Itzik Shmuli and Stav Shaffir, veterans of the 2011 popular social protest movement, won first and second place in the Labor Party primary elections that took place yesterday. Two former party chairpersons, Shelly Yachimovich and Amir Peretz, won the third and fourth slots on the list.
Thirty-four thousand party members voted in 84 nation-wide polling station. The turnout, 56 per cent, was higher than senior party officials had predicted, and close to the 60 per cent turnout of the 2015 primary.
Labor Party chairman Avi Gabbay celebrated the results, saying last night: “An excellent list of real fighters, real ideologues. Candidates who are familiar with the Knesset and are familiar with the public’s needs. I have no doubt that the public will value our team.”
Eitan Cabel, who called for Gabbay to resign, came in 11th place. In the final list, after the reserved slots are filled, he will drop down to the 15th slot. The latest opinion polls predict that Labor will win between five and eight seats which means anyone above eight on the party list is unlikely to become a member of Knesset.
In Haaretz, Chemi Shalev writes that: “Labor’s list of top notch parliamentarians is mostly identified with social and economic issues, which could allow the party to differentiate itself from Benny Gantz’s security-focused list. On the other hand, Labor’s list lacks national security gravitas, with the exception of Peretz, whose brief sojourn as defence minister during the 2006 Lebanon War garnered mixed reviews.”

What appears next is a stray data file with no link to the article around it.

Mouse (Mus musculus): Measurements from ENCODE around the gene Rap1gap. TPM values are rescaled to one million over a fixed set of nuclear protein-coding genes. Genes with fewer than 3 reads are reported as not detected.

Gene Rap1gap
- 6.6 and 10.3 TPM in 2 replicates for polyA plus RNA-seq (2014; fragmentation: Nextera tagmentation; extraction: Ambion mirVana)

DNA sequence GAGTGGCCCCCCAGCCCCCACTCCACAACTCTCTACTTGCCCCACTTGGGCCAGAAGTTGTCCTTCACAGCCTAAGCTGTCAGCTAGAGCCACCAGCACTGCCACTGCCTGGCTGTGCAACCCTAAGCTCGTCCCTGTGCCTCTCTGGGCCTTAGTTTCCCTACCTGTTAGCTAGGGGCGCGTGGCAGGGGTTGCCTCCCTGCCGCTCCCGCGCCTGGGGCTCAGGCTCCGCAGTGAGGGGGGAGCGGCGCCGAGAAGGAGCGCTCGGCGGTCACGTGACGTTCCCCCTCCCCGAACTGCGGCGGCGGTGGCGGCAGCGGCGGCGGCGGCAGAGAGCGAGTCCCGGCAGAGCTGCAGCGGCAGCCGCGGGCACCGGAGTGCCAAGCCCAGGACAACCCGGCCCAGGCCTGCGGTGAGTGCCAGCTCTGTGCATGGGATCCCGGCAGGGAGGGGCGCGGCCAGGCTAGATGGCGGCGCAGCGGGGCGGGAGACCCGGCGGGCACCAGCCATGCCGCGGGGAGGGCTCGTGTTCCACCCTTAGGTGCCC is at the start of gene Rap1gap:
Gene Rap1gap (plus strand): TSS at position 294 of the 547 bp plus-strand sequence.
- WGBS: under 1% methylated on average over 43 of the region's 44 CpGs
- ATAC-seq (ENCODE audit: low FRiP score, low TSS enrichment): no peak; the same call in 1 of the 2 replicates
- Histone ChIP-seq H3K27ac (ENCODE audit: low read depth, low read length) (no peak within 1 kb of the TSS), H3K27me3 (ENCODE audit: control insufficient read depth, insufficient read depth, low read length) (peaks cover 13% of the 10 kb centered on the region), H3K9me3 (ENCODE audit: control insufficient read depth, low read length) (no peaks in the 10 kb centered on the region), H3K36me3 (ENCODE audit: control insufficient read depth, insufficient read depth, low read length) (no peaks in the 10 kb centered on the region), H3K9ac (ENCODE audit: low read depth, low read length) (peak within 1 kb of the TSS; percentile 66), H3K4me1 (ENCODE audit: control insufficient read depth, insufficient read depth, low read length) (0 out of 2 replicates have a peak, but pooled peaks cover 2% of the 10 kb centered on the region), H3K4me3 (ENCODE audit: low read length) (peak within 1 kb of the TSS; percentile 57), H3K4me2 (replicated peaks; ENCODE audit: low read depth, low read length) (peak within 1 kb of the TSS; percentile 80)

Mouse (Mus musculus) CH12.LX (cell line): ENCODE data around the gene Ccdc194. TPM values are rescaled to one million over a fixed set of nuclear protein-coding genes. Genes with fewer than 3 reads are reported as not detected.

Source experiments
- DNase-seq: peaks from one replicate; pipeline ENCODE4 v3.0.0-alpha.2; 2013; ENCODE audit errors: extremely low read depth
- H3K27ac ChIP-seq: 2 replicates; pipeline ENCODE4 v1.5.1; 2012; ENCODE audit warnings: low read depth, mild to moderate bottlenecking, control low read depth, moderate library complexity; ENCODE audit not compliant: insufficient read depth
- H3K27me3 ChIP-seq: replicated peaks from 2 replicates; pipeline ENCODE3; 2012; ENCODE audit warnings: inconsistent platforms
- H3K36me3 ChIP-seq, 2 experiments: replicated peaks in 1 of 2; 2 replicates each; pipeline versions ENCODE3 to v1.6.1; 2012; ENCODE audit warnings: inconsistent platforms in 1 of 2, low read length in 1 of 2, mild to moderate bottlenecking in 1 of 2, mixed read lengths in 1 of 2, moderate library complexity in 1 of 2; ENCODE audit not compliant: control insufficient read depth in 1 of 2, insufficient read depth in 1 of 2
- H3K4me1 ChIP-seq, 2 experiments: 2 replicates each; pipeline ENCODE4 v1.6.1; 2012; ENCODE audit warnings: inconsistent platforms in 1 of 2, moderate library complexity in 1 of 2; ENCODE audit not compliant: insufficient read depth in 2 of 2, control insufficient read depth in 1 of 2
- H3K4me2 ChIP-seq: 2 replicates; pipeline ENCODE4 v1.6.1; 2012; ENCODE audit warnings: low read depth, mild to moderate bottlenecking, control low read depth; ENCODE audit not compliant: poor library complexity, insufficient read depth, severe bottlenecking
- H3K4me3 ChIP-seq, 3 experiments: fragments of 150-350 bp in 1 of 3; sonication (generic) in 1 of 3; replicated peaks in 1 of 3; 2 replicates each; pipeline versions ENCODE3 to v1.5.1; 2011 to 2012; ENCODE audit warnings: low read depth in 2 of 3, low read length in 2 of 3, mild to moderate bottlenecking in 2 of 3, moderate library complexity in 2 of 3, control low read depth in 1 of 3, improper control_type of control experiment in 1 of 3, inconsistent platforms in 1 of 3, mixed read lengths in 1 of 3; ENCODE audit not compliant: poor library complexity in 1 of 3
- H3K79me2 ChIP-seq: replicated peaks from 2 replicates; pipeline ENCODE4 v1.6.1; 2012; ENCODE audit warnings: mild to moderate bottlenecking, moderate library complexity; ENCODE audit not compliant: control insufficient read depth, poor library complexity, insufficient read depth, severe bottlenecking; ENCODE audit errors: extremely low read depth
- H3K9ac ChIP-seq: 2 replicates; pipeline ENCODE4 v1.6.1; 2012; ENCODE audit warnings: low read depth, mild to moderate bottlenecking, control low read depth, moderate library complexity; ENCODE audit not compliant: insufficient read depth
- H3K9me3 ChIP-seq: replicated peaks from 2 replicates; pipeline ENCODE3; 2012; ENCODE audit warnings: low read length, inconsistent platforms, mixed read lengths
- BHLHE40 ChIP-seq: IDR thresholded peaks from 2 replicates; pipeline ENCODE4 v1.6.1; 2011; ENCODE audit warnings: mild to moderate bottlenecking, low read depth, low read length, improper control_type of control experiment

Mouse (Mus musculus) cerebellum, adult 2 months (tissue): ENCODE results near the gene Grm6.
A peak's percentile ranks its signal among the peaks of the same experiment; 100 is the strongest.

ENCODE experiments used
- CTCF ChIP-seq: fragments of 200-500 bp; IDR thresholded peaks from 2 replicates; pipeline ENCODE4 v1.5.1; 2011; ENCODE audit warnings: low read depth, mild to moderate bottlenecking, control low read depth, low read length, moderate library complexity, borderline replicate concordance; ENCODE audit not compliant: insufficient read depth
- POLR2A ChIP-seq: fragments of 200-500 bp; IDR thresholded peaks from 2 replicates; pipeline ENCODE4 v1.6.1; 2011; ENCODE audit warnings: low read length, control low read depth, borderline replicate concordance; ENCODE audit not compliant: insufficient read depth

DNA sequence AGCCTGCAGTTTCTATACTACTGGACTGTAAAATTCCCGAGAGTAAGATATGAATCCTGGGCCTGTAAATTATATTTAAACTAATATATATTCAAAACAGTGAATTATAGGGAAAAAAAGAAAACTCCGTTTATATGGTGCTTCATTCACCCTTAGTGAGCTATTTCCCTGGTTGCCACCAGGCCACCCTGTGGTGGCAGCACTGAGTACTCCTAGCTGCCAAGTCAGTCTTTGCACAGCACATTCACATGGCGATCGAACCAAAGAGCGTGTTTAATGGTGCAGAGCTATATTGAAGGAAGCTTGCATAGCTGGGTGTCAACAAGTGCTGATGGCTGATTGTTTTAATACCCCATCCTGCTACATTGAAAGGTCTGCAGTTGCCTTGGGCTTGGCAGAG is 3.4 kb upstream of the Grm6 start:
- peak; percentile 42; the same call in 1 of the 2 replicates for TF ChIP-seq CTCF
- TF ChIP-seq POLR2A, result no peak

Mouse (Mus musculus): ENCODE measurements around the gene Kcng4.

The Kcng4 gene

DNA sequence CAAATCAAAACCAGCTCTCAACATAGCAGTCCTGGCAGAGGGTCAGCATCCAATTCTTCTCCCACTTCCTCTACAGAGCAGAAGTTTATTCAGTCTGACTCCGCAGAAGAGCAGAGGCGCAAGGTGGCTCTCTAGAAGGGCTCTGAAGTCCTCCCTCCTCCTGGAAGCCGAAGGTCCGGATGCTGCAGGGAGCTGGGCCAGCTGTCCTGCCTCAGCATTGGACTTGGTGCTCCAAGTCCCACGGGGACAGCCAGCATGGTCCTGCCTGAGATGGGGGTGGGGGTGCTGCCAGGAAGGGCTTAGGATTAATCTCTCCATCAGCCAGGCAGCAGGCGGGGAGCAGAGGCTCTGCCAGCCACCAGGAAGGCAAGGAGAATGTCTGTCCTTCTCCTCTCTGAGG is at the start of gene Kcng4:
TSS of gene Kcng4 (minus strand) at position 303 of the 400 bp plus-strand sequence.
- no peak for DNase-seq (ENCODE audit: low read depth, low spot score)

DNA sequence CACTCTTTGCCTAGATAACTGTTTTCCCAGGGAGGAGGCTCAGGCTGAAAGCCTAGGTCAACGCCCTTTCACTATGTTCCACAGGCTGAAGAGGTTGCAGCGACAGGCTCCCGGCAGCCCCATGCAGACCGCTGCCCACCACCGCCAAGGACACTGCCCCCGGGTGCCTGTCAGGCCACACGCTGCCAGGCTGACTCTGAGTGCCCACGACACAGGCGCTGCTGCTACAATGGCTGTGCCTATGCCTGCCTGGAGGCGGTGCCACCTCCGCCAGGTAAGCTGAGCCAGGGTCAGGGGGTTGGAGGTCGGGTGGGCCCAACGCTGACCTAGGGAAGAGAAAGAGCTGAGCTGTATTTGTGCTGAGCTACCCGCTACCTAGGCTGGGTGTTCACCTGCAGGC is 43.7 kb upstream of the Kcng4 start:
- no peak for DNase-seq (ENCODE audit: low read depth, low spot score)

According to party rules, the party chairman Avi Gabbay has the right to personally appoint candidates for the second and tenth spots on the prospective list. The remaining top ten candidates are Merav Michaeli in seventh, Omer Bar-Lev in eight and Revital Sweid taking the ninth slot.
The Labor Party said that after the primaries, their focus will be on winning back voters who have moved to support new centrist parties now dominating the political playing field, including Benny Gantz’s popular Israel Resilience party. Rumours persist that Labor is in talks with left wing party Meretz about merging to form a joint list in the elections. Meretz is currently predicted to win four or five seats in the 9 April election.